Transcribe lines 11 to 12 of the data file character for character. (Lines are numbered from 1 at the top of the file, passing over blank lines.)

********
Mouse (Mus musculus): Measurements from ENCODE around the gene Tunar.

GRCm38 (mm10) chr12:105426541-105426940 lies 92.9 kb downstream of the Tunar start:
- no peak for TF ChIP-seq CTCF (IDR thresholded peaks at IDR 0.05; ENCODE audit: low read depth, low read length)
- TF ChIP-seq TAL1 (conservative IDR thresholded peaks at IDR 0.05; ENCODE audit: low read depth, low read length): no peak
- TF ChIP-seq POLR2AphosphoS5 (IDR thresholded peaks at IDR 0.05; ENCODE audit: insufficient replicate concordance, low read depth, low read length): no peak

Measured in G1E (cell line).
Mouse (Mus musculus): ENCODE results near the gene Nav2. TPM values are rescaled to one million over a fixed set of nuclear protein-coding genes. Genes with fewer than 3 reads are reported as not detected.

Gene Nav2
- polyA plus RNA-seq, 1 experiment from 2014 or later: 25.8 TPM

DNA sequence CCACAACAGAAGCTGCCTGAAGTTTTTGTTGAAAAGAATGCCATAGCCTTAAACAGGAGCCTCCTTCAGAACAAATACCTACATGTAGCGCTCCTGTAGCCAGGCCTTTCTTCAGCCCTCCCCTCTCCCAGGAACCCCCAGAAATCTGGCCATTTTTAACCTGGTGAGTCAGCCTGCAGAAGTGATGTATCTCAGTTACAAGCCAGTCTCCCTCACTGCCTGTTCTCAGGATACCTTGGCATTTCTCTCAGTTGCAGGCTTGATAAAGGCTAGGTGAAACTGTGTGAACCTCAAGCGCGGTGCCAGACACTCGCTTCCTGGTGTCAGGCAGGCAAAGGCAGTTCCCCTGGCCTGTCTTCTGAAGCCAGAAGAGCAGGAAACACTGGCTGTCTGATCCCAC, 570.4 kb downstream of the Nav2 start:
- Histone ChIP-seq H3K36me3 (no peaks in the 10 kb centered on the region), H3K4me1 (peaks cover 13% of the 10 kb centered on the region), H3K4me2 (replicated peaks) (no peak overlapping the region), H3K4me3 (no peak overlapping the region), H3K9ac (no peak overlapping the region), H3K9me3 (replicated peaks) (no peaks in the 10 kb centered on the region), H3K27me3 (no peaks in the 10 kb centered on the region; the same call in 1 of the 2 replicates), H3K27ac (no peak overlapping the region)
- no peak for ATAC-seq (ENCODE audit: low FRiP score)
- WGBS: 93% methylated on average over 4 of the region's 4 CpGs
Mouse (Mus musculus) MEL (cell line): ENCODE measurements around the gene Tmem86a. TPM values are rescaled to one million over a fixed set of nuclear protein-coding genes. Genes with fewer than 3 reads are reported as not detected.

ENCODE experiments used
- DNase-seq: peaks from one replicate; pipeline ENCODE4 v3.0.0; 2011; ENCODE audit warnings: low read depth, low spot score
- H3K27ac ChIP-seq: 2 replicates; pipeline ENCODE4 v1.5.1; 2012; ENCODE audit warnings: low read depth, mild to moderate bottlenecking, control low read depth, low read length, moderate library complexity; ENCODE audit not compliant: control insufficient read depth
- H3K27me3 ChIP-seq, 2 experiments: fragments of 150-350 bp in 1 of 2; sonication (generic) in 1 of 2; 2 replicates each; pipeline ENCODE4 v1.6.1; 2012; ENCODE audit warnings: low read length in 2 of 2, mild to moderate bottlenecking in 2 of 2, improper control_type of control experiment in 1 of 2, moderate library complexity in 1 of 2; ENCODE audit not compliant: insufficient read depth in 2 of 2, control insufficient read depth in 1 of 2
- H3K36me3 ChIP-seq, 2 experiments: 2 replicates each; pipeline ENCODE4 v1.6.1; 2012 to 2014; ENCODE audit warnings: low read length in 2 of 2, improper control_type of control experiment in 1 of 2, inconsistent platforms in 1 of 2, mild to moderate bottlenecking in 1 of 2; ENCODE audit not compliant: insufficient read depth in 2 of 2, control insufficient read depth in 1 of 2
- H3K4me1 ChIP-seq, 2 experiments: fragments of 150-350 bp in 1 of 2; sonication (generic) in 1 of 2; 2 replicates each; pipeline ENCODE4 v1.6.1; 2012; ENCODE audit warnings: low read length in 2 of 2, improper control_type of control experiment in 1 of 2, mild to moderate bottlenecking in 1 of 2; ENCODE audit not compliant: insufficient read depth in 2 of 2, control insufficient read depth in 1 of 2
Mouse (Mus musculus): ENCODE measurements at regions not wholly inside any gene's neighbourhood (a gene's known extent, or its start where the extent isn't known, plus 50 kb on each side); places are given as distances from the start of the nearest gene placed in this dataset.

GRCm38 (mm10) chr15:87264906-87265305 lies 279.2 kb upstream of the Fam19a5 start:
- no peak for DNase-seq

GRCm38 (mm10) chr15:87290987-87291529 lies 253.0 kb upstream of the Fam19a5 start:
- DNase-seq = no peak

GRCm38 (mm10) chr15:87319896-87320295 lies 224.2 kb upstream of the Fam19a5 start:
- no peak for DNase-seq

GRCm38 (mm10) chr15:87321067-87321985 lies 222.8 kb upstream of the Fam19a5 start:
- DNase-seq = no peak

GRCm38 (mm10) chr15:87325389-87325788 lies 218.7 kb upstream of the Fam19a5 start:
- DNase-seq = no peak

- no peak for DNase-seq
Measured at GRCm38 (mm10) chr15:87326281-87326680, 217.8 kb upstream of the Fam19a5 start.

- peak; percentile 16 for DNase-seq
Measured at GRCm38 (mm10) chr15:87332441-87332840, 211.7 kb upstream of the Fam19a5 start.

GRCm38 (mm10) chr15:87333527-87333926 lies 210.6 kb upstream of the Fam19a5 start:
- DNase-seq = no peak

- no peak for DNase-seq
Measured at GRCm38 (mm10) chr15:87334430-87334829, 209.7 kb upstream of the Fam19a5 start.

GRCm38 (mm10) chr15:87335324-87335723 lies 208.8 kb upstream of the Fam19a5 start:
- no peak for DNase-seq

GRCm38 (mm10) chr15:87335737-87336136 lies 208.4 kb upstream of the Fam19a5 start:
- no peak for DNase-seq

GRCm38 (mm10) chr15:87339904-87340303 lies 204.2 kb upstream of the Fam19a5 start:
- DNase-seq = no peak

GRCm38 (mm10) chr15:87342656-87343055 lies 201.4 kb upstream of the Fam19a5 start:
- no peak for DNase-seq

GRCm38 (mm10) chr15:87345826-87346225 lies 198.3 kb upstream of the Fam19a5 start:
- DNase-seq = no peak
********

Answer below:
- Histone ChIP-seq H3K36me3 (no peaks in the 10 kb centered on the region), H3K4me1 (peaks cover 13% of the 10 kb centered on the region), H3K4me2 (replicated peaks) (no peak overlapping the region), H3K4me3 (no peak overlapping the region), H3K9ac (no peak overlapping the region), H3K9me3 (replicated peaks) (no peaks in the 10 kb centered on the region), H3K27me3 (no peaks in the 10 kb centered on the region; the same call in 1 of the 2 replicates), H3K27ac (no peak overlapping the region)
- no peak for ATAC-seq (ENCODE audit: low FRiP score)